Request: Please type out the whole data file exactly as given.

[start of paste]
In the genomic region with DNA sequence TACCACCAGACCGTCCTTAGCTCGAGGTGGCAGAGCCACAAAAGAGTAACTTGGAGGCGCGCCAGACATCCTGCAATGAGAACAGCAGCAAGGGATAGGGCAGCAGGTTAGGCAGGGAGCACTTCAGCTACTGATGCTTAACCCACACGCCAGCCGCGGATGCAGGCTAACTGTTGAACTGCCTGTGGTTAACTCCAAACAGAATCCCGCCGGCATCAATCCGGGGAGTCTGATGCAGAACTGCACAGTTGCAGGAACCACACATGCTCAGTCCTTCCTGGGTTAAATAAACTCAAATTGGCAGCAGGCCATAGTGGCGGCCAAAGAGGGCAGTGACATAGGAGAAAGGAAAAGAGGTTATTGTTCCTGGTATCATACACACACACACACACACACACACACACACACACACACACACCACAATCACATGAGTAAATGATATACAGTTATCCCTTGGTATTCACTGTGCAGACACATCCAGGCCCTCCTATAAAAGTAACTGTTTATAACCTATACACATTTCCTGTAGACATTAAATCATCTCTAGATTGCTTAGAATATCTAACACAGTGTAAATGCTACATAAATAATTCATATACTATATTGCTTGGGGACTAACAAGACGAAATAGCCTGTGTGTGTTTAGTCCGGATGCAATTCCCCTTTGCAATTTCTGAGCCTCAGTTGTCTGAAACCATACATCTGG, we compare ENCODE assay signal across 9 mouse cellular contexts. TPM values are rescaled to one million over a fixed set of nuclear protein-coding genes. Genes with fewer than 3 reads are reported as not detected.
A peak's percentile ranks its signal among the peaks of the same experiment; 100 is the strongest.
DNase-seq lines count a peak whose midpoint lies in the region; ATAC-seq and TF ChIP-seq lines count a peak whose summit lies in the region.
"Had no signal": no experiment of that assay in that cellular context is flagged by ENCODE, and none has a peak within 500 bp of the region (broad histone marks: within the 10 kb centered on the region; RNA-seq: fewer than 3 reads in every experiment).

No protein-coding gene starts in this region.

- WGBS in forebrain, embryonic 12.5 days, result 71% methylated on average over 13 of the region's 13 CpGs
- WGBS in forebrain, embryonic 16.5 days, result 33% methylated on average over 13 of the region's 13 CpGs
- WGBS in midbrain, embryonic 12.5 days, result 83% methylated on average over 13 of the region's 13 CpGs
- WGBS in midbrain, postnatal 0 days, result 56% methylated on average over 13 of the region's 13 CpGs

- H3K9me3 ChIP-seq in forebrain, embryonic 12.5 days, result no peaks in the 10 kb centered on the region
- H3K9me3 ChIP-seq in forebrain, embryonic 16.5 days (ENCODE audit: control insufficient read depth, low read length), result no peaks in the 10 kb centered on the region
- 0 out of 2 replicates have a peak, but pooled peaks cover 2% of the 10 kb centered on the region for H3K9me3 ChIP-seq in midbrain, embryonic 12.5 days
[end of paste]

In the genomic region with DNA sequence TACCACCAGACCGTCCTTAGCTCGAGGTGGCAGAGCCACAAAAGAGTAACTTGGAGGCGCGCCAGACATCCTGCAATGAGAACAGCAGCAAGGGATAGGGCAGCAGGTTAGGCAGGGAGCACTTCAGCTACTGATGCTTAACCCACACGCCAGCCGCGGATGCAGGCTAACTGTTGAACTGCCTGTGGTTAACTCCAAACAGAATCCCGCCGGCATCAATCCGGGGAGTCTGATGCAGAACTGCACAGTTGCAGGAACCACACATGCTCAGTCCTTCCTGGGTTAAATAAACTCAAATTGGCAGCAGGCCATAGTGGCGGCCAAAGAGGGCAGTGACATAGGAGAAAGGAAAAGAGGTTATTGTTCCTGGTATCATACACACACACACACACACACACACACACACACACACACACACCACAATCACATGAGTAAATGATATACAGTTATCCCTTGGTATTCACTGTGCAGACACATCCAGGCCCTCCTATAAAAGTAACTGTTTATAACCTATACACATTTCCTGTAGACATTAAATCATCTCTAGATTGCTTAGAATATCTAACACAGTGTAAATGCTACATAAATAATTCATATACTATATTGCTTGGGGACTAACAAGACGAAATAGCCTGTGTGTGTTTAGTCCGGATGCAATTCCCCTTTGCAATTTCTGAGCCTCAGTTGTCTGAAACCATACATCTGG, we compare ENCODE assay signal across 9 mouse cellular contexts. TPM values are rescaled to one million over a fixed set of nuclear protein-coding genes. Genes with fewer than 3 reads are reported as not detected.
A peak's percentile ranks its signal among the peaks of the same experiment; 100 is the strongest.
DNase-seq lines count a peak whose midpoint lies in the region; ATAC-seq and TF ChIP-seq lines count a peak whose summit lies in the region.
"Had no signal": no experiment of that assay in that cellular context is flagged by ENCODE, and none has a peak within 500 bp of the region (broad histone marks: within the 10 kb centered on the region; RNA-seq: fewer than 3 reads in every experiment).

No protein-coding gene starts in this region.

- WGBS in forebrain, embryonic 12.5 days, result 71% methylated on average over 13 of the region's 13 CpGs
- WGBS in forebrain, embryonic 16.5 days, result 33% methylated on average over 13 of the region's 13 CpGs
- WGBS in midbrain, embryonic 12.5 days, result 83% methylated on average over 13 of the region's 13 CpGs
- WGBS in midbrain, postnatal 0 days, result 56% methylated on average over 13 of the region's 13 CpGs

- H3K9me3 ChIP-seq in forebrain, embryonic 12.5 days, result no peaks in the 10 kb centered on the region
- H3K9me3 ChIP-seq in forebrain, embryonic 16.5 days (ENCODE audit: control insufficient read depth, low read length), result no peaks in the 10 kb centered on the region
- 0 out of 2 replicates have a peak, but pooled peaks cover 2% of the 10 kb centered on the region for H3K9me3 ChIP-seq in midbrain, embryonic 12.5 days